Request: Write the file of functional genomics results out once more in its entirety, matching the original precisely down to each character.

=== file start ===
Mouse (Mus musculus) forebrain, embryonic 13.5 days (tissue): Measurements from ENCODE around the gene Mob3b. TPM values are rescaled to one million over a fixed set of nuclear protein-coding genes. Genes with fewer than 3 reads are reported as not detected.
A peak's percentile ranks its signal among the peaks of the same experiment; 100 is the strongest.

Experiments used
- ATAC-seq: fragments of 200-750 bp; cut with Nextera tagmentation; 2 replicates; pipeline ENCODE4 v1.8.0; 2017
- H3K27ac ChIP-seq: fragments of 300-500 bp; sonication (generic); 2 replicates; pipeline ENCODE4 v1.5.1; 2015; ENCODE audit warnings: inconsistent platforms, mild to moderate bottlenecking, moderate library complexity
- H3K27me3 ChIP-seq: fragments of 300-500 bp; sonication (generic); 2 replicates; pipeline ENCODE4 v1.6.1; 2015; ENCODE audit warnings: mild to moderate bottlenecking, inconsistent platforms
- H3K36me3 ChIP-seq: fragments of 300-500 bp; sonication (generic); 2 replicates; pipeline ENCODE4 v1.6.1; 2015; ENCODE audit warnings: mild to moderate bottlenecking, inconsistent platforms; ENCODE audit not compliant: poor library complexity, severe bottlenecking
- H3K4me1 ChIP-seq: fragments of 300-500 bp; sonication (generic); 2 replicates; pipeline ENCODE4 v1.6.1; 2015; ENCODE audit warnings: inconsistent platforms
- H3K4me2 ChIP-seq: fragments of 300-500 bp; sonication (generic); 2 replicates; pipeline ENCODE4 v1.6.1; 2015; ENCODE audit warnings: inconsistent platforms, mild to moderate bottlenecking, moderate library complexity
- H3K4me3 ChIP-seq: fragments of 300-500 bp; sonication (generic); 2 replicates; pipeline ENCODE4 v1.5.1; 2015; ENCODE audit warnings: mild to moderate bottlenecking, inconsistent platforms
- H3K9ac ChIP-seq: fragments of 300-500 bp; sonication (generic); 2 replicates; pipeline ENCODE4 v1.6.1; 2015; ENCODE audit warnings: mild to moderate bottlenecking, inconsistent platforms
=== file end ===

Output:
Mouse (Mus musculus) forebrain, embryonic 13.5 days (tissue): Measurements from ENCODE around the gene Mob3b. TPM values are rescaled to one million over a fixed set of nuclear protein-coding genes. Genes with fewer than 3 reads are reported as not detected.
A peak's percentile ranks its signal among the peaks of the same experiment; 100 is the strongest.

Experiments used
- ATAC-seq: fragments of 200-750 bp; cut with Nextera tagmentation; 2 replicates; pipeline ENCODE4 v1.8.0; 2017
- H3K27ac ChIP-seq: fragments of 300-500 bp; sonication (generic); 2 replicates; pipeline ENCODE4 v1.5.1; 2015; ENCODE audit warnings: inconsistent platforms, mild to moderate bottlenecking, moderate library complexity
- H3K27me3 ChIP-seq: fragments of 300-500 bp; sonication (generic); 2 replicates; pipeline ENCODE4 v1.6.1; 2015; ENCODE audit warnings: mild to moderate bottlenecking, inconsistent platforms
- H3K36me3 ChIP-seq: fragments of 300-500 bp; sonication (generic); 2 replicates; pipeline ENCODE4 v1.6.1; 2015; ENCODE audit warnings: mild to moderate bottlenecking, inconsistent platforms; ENCODE audit not compliant: poor library complexity, severe bottlenecking
- H3K4me1 ChIP-seq: fragments of 300-500 bp; sonication (generic); 2 replicates; pipeline ENCODE4 v1.6.1; 2015; ENCODE audit warnings: inconsistent platforms
- H3K4me2 ChIP-seq: fragments of 300-500 bp; sonication (generic); 2 replicates; pipeline ENCODE4 v1.6.1; 2015; ENCODE audit warnings: inconsistent platforms, mild to moderate bottlenecking, moderate library complexity
- H3K4me3 ChIP-seq: fragments of 300-500 bp; sonication (generic); 2 replicates; pipeline ENCODE4 v1.5.1; 2015; ENCODE audit warnings: mild to moderate bottlenecking, inconsistent platforms
- H3K9ac ChIP-seq: fragments of 300-500 bp; sonication (generic); 2 replicates; pipeline ENCODE4 v1.6.1; 2015; ENCODE audit warnings: mild to moderate bottlenecking, inconsistent platforms